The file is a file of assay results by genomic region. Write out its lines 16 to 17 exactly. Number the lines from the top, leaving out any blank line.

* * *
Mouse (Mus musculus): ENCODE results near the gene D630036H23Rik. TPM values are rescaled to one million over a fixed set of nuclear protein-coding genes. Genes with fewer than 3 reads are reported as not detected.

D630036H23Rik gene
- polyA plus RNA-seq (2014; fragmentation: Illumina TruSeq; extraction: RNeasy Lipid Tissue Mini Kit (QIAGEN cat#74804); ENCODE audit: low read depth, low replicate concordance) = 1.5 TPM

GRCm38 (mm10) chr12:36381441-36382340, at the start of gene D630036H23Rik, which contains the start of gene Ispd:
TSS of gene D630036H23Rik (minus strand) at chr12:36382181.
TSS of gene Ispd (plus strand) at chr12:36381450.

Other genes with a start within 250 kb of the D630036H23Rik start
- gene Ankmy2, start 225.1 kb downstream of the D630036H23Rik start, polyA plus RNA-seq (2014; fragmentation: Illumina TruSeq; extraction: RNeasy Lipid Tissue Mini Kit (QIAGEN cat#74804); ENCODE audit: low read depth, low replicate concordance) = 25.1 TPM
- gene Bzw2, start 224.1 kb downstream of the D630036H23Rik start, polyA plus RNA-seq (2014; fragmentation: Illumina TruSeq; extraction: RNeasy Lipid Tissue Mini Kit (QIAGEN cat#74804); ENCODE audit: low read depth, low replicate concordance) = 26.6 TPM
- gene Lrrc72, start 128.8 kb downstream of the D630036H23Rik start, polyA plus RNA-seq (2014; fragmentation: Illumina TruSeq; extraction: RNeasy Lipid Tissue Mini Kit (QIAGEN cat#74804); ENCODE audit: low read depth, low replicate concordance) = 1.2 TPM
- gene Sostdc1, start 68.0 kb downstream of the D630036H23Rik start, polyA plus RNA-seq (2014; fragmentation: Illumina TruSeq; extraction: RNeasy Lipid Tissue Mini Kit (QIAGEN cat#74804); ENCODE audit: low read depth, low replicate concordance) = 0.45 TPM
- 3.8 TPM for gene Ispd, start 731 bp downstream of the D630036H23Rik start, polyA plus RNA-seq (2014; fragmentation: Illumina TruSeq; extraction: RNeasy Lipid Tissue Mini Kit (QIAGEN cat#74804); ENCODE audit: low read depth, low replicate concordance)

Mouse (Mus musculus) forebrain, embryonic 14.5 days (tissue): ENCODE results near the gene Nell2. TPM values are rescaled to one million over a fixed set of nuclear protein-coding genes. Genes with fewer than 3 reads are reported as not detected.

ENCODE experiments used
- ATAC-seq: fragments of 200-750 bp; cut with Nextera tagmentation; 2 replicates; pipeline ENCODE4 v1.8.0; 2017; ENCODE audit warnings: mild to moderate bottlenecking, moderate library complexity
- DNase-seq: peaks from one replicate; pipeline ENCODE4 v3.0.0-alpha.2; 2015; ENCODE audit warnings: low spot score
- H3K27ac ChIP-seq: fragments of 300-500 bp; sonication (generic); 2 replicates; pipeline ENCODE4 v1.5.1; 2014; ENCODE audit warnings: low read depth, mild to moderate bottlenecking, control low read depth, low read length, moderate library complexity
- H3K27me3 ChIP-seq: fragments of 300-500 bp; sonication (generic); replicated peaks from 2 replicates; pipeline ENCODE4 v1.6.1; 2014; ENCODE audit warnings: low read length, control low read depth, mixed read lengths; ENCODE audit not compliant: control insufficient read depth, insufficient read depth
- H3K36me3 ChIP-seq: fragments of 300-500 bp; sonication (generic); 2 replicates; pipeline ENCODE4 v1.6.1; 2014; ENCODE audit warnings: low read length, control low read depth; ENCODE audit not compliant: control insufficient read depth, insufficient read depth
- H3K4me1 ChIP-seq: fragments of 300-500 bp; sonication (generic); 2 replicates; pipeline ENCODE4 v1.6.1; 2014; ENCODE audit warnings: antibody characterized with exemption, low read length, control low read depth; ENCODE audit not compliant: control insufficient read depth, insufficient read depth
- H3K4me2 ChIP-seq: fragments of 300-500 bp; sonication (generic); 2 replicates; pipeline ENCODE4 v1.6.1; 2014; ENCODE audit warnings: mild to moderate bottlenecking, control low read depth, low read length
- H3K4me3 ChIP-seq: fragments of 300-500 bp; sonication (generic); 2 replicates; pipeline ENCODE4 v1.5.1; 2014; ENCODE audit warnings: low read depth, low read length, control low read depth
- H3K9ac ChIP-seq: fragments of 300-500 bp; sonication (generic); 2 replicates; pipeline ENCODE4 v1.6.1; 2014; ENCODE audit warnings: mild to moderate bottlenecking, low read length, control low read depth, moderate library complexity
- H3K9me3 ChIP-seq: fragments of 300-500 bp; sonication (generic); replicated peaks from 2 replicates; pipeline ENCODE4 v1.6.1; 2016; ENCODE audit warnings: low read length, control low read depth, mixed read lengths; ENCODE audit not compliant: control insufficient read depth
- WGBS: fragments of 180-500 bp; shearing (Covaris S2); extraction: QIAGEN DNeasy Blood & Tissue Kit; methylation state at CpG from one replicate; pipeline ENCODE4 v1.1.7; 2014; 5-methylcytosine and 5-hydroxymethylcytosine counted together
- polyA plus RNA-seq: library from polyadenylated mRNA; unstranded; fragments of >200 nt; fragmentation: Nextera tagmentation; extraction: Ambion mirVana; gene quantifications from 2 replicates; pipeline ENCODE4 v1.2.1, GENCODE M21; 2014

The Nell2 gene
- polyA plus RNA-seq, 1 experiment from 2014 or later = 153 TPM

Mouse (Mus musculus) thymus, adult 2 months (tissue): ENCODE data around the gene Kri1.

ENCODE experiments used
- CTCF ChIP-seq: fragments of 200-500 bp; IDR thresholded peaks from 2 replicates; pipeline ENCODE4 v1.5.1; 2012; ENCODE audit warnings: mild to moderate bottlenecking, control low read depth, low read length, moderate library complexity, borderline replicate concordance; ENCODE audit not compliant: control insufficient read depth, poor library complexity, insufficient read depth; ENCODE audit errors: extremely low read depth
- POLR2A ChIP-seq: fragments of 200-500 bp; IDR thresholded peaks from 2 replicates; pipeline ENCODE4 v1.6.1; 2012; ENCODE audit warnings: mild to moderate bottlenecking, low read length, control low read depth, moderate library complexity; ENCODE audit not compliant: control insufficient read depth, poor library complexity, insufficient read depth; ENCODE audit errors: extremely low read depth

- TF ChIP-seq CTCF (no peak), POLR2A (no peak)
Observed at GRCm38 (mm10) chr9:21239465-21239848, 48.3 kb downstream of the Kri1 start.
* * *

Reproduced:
- DNase-seq: peaks from one replicate; pipeline ENCODE4 v3.0.0-alpha.2; 2015; ENCODE audit warnings: low spot score
- H3K27ac ChIP-seq: fragments of 300-500 bp; sonication (generic); 2 replicates; pipeline ENCODE4 v1.5.1; 2014; ENCODE audit warnings: low read depth, mild to moderate bottlenecking, control low read depth, low read length, moderate library complexity